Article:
Treatment for children focuses on keeping them hydrated. Infants who are breastfeeding should continue to nurse. Formula-fed babies may benefit from formulas that have little, if any, lactose. This milk sugar can cause an upset stomach. Older children should be encouraged to eat and drink normally. Drinks with electrolytes or ORS can also help.

Contact your provider if your child has diarrhea and these symptoms:

  • Bloody diarrhea.
  • Fever higher than 102° F (38.9° C).
  • Persistent vomiting.
  • Signs of dehydration (sunken eyes, dry mouth and skin, confusion).


How can I prevent traveler’s diarrhea?

You can take two ounces or two tablets of bismuth subsalicylate (Pepto-Bismol®) four times a day before and during travel. Studies show this precaution may decrease your chance of getting traveler’s diarrhea, but don't take for longer than two weeks. Pregnant women, young children, people with kidney problems, people taking anti-seizure medications and those who are immunocompromised and taking anti-rejection medications shouldn't take bismuth subsalicylate without talking to their healthcare provider.

If you’re traveling overseas to a high-risk area, these steps may help prevent illness:

  • Avoid food buffets. Eat only hot, thoroughly cooked foods.
  • Don’t drink from lakes, streams or rivers.
  • Don’t eat raw fruits or vegetables unless you can safely wash them in treated water. (Peeled fruits and vegetables should be fine.)
  • Drink canned or bottled beverages, and skip the ice. Or boil water to make it safe to consume.
  • Wash hands often. Use hand sanitizer when soap and water aren’t available.
  • Use bottled water to brush your teeth.

Outlook / Prognosis

What is the prognosis (outlook) for people who have traveler’s diarrhea?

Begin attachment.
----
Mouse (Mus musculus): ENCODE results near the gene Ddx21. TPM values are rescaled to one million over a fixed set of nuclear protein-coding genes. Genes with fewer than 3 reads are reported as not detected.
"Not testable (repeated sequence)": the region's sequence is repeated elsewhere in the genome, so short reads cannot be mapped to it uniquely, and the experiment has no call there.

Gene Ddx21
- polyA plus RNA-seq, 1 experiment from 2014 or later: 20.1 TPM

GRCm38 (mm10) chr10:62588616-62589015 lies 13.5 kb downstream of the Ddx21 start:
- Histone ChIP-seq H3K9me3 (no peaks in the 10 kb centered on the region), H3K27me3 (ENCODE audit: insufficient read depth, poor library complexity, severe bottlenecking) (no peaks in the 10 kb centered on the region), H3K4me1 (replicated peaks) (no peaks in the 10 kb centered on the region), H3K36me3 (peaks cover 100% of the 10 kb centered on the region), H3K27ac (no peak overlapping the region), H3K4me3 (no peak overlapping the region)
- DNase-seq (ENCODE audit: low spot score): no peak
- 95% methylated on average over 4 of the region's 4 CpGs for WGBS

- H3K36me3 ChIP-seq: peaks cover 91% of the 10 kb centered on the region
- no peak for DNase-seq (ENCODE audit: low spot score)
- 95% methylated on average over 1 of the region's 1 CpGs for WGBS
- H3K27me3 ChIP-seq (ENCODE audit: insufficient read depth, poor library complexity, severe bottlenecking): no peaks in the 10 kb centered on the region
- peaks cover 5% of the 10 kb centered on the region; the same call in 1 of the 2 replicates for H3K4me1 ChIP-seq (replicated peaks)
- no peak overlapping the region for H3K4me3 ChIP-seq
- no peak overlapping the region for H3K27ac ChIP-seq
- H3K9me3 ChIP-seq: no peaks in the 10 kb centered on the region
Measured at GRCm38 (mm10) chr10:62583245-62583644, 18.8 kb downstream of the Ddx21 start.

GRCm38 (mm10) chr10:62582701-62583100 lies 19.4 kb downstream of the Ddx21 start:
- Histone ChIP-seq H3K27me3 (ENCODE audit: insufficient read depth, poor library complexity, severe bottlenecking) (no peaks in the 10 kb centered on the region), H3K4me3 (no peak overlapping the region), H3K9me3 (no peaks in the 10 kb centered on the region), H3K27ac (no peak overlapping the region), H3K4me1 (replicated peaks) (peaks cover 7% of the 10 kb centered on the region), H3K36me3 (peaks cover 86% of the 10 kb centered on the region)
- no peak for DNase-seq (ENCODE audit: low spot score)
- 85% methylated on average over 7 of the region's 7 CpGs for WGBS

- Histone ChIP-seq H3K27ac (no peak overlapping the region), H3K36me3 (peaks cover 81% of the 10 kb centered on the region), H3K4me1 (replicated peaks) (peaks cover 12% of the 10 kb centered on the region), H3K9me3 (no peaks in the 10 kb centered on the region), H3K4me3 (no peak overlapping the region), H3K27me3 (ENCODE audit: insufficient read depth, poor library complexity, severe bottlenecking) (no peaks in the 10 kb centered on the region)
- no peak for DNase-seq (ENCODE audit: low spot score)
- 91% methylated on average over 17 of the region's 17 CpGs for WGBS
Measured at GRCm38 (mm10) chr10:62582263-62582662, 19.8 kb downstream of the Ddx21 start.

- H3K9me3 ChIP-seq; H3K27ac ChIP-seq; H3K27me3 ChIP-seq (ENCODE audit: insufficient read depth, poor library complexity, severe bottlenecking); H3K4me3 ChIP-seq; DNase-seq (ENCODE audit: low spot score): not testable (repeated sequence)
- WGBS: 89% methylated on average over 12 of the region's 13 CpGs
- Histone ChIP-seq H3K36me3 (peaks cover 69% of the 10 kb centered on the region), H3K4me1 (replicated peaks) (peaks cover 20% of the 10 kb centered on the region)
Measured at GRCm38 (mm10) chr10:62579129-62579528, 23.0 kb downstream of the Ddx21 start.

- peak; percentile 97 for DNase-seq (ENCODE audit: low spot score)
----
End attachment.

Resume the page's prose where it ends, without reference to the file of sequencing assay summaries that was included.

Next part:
Most people with traveler’s diarrhea get better in a few days. Antidiarrheal medications can relieve some symptoms. The elderly and young children are most at risk for dehydration or side effects from antidiarrheal medications.

Living With

When should I call the doctor?

You should call your healthcare provider if you experience:

  • Fever and chills.
  • Rectal bleeding.
  • Severe, bloody diarrhea that doesn’t improve in a few days.
  • Signs of dehydration.

What questions should I ask my doctor?

You may want to ask your healthcare provider:

  • Why did I get traveler’s diarrhea?
  • What is the best treatment for traveler’s diarrhea?
  • When will symptoms improve?
  • How can I keep from getting traveler’s diarrhea again?
  • Should I look out for signs of complications?

A note from Cleveland Clinic

Traveler’s diarrhea is a relatively common plight of people who travel to countries that have untreated water supplies. Many of the organisms that cause this illness live in contaminated water or food. If you’re traveling to a high-risk area, talk to your healthcare provider about how to lower your risk of getting sick and what to do if you get sick. With some precautions, you can safely leave the bathroom and enjoy your travels.

Last reviewed by a Cleveland Clinic medical professional on 07/11/2016.


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  • Centers for Disease Control and Prevention. Chapter 2: Preparing International Travelers. ( Accessed 12/1/2020.
  • Centers for Disease Control and Prevention. Travelers’ Diarrhea. ( Accessed 12/1/2020.
  • Dunn N, Okafor CN. Travelers Diarrhea. ( [Updated 2020 Jul 10]. In: StatPearls [Internet]. Treasure Island (FL): StatPearls Publishing; 2020 Jan-. Accessed 12/1/2020.
  • Giddings SL, Stevens AM, Leung DT. Traveler’s Diarrhea. ( Medical Clinics of North America. 2016;100(2):317-30. Accessed 12/1/2020.
  • Traveler’s Diarrhea. ( Accessed 12/1/2020.
  • Merck Manual. Traveler’s Diarrhea. ( Accessed 12/1/2020.